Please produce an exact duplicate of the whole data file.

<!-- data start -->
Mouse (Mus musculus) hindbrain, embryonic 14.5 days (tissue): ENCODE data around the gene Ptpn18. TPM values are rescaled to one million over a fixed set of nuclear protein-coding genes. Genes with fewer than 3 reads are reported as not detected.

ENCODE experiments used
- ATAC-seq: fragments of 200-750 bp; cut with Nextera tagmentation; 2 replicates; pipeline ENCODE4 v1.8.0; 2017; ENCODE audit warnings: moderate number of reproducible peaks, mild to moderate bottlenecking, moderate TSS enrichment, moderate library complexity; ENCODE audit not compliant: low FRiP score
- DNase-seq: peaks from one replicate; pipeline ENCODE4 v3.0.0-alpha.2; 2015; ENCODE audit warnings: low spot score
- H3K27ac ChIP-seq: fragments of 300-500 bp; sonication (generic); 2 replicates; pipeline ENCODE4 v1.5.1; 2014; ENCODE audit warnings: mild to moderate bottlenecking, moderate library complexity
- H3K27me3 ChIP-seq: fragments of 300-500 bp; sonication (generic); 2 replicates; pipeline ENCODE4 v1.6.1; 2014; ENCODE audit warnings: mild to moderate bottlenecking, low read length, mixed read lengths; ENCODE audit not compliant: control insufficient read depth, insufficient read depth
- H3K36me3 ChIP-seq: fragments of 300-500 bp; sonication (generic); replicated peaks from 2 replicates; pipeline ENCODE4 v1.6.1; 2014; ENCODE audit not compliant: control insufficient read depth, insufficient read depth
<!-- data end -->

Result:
Mouse (Mus musculus) hindbrain, embryonic 14.5 days (tissue): ENCODE data around the gene Ptpn18. TPM values are rescaled to one million over a fixed set of nuclear protein-coding genes. Genes with fewer than 3 reads are reported as not detected.

ENCODE experiments used
- ATAC-seq: fragments of 200-750 bp; cut with Nextera tagmentation; 2 replicates; pipeline ENCODE4 v1.8.0; 2017; ENCODE audit warnings: moderate number of reproducible peaks, mild to moderate bottlenecking, moderate TSS enrichment, moderate library complexity; ENCODE audit not compliant: low FRiP score
- DNase-seq: peaks from one replicate; pipeline ENCODE4 v3.0.0-alpha.2; 2015; ENCODE audit warnings: low spot score
- H3K27ac ChIP-seq: fragments of 300-500 bp; sonication (generic); 2 replicates; pipeline ENCODE4 v1.5.1; 2014; ENCODE audit warnings: mild to moderate bottlenecking, moderate library complexity
- H3K27me3 ChIP-seq: fragments of 300-500 bp; sonication (generic); 2 replicates; pipeline ENCODE4 v1.6.1; 2014; ENCODE audit warnings: mild to moderate bottlenecking, low read length, mixed read lengths; ENCODE audit not compliant: control insufficient read depth, insufficient read depth
- H3K36me3 ChIP-seq: fragments of 300-500 bp; sonication (generic); replicated peaks from 2 replicates; pipeline ENCODE4 v1.6.1; 2014; ENCODE audit not compliant: control insufficient read depth, insufficient read depth